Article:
Funny, exciting, tiring and maybe a little expensive – but thoroughly worth it. Sue came down from Wakefield for the weekend so we had planned lots of art and culture at the Festival.
Aiden Killian’s ‘Saving Julian Assange’ was free at the Caroline of Brunswick. A noon pint of Arapaho American Pale Ale was a good start. His tirade come rant was heated, sometimes not too politically correct, but mainly very funny and full of insight. He said that something of it is available on the net so perhaps you should have a look.
The Rachel Kneebone’s pieces of porcelain in the Art College gallery were just odd. ‘Umbilical leggy latrine’ was my first attempt at a description. On reflection I found, ‘And your Kneebone’s connected to your umbilicus’. But we had the good luck to find Cat Fletcher was doing tours of her Waste House in the grounds of the College. Her enthusiasm and energy is remarkable, and the building reveals more when Cat is there to point things out and give the backstory to each element of its construction.
After lunch at the Dome we bussed to a group of Dyke Road Open Houses around Matlock Road. 56 Tivoli Crescent is home to Moira Wills who makes risqué, rude, funny silkscreen prints. I bought one (April Showers) and you can see it for the rest of the month on a staircase in her home. At The Dog House down a huge catcreep from Tivoli Crescent you can see some ‘Solar etchings’ by Luella Martin. Beautifully atmospheric silhouettes of trees against deep blue skies. She has a U Tube video showing the process of making the etchings and printing them that’s worth finding.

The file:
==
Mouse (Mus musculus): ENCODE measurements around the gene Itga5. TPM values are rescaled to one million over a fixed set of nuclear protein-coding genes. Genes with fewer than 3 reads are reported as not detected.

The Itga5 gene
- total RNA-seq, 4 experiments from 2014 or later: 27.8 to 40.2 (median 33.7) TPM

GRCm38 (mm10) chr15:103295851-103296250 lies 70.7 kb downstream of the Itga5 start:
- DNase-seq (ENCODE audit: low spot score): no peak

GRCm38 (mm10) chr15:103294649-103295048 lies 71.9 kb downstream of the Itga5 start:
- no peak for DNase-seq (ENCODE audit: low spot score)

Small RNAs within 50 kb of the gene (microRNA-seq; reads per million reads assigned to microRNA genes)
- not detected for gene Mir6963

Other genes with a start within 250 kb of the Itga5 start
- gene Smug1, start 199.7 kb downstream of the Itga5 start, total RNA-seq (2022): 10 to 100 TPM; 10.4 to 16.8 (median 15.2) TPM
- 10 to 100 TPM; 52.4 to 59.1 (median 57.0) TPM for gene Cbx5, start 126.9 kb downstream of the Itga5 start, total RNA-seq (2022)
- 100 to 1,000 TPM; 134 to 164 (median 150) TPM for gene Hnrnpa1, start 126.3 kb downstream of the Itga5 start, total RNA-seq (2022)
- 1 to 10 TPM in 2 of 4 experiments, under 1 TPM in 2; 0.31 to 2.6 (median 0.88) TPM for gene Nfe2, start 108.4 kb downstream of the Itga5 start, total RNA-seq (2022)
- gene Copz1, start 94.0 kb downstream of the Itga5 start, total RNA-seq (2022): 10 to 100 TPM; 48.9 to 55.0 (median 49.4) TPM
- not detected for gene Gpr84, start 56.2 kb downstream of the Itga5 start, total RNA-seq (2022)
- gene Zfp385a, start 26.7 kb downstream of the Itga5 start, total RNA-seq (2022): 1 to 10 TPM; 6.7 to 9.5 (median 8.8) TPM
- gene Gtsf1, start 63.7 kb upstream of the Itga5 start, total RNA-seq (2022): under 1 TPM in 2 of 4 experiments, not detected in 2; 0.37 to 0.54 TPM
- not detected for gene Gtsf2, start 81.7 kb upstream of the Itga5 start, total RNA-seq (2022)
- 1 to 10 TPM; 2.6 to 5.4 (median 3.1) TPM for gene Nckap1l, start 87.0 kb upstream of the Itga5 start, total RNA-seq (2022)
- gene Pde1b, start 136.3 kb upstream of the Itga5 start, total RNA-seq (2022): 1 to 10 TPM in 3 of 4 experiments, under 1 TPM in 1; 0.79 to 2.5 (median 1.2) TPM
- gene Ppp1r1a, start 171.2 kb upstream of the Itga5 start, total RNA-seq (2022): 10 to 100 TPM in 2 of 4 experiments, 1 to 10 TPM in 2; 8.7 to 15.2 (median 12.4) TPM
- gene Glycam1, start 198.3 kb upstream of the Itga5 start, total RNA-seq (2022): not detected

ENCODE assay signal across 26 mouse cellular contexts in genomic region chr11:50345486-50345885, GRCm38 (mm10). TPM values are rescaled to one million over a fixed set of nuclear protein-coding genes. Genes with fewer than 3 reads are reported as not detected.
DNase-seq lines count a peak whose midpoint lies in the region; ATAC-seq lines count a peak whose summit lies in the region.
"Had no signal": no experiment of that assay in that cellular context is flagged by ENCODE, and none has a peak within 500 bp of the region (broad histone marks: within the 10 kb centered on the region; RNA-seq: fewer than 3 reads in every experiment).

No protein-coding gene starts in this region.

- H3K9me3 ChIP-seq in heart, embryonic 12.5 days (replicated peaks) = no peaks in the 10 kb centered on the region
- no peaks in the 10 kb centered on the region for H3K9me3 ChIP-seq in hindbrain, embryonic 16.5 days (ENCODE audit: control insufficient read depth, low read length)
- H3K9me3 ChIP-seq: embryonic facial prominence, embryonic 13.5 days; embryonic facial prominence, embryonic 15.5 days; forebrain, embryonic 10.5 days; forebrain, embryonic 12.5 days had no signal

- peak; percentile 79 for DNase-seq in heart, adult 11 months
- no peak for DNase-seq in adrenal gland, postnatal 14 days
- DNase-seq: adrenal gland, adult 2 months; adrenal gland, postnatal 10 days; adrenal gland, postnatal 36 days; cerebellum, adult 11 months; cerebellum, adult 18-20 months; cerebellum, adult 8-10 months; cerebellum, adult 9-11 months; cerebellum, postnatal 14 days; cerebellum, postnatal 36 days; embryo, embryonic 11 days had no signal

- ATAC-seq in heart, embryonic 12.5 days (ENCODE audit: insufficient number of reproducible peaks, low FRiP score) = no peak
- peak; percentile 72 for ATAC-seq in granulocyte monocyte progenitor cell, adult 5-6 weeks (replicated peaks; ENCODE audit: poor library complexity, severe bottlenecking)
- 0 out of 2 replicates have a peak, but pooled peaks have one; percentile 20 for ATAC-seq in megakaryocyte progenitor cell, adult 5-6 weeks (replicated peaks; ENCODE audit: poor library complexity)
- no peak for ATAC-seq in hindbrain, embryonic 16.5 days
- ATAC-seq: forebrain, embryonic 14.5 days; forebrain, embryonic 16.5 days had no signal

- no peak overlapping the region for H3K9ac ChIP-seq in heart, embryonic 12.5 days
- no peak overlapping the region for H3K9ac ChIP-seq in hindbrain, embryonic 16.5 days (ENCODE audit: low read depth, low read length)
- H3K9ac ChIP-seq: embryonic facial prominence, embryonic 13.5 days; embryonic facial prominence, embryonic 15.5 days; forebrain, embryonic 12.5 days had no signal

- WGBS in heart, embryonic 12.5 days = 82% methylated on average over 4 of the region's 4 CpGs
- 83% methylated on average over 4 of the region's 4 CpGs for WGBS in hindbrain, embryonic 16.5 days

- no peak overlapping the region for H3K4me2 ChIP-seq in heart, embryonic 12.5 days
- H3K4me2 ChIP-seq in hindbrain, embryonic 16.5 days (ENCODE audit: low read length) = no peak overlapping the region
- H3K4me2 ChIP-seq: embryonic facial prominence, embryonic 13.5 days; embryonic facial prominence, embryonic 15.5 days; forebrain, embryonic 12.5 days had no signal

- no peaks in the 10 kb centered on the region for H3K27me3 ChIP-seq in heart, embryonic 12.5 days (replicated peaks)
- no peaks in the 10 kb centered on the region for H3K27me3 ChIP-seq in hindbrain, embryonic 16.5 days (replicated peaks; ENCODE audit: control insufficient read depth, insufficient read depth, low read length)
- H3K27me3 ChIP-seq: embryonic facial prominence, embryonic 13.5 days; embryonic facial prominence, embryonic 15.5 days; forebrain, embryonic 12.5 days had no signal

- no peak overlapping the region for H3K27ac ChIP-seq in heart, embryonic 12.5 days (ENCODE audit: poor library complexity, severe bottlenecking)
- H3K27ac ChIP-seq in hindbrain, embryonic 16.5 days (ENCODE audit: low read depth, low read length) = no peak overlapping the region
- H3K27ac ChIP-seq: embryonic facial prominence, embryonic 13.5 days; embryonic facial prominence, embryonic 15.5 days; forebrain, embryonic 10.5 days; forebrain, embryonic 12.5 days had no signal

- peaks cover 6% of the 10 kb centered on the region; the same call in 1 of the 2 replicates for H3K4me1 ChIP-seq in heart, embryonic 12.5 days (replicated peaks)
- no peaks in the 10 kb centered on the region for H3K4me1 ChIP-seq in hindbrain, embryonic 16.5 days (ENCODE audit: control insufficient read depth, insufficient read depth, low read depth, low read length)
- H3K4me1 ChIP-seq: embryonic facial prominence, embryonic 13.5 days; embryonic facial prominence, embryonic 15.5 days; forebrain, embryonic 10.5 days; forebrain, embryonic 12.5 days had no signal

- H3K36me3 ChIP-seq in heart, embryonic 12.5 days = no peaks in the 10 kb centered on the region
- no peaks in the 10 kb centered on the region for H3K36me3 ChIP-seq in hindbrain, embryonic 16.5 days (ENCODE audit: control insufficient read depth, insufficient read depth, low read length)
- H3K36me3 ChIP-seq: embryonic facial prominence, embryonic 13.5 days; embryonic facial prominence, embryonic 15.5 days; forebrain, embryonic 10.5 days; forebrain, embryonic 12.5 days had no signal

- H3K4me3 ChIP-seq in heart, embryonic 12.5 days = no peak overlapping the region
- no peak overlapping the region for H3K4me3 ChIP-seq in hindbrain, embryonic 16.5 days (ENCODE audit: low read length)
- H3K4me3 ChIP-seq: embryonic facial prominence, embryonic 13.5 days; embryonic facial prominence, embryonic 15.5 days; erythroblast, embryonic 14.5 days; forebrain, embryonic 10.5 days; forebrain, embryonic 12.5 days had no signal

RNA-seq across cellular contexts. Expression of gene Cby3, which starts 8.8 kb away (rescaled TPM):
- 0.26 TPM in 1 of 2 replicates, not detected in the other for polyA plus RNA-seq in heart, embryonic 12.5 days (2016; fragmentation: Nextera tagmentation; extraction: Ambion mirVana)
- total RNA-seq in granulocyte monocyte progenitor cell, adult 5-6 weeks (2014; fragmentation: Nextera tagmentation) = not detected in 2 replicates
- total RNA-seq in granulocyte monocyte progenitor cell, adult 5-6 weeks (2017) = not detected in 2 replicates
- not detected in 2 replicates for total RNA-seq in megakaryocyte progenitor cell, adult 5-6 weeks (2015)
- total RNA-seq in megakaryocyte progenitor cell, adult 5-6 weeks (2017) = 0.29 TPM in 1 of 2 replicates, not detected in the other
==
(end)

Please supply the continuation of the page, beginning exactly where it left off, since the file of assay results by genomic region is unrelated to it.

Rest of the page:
At the PV of Jennifer Beresford’s Beyond the Level Open House Sue bought a delightful driftwood streetscape by Ewelina Milian. I bought a postcard of another one to share with you.
The day ended with dinner at Eastern Eye on London Road. We all ate Dosa – a big light pancake rolled around spicy tastiness.
Sunday was a busier day! Started with Roger Bamber’s photographic retrospective at the seafront gallery just west of the skeletal West Pier. This man has taken some great photographs over many years, and must have kept good notes about each one because the captions are full and fascinating. The free highlight of the Festival has to be Dawn Chorus by Marcus Coates – it is a delight. The story of how people can sing like birds is available on the net, and adds immensely to the experience. The sounds are amazing, but the effect of speeding up the film of the singers brings startling bird-like effects to their movements. Its on every day at Fabrica in Ship Street.
Mid-afternoon we descended to The Basement at The Otherplace for a one man show called Bathtime. He’s doing it again 23rd to 25th May and I recommend you get tickets. Its a ridiculous basis for a story, great fun, slightly creepy and very entertaining. Go! It gets hot down in the Pit, but you can take a drink in.
After an early dinner (six tapas and a bottle of Rioja between 3 at Solera d Tapa in Sydney Street – a favourite venue) we went to Regency Square where a white plastic dome has been erected to protect a flatpack 168 seat theatre in the round. Here we were pulled into a two-handed fast and furious alternately laugh out loud and tear-inducing drama about building a relationship, having children and coping with climate change. 80 minutes straight through, and not a moment wasted. The Festival Programme says Lungs is on lots more this month, so try to get a ticket.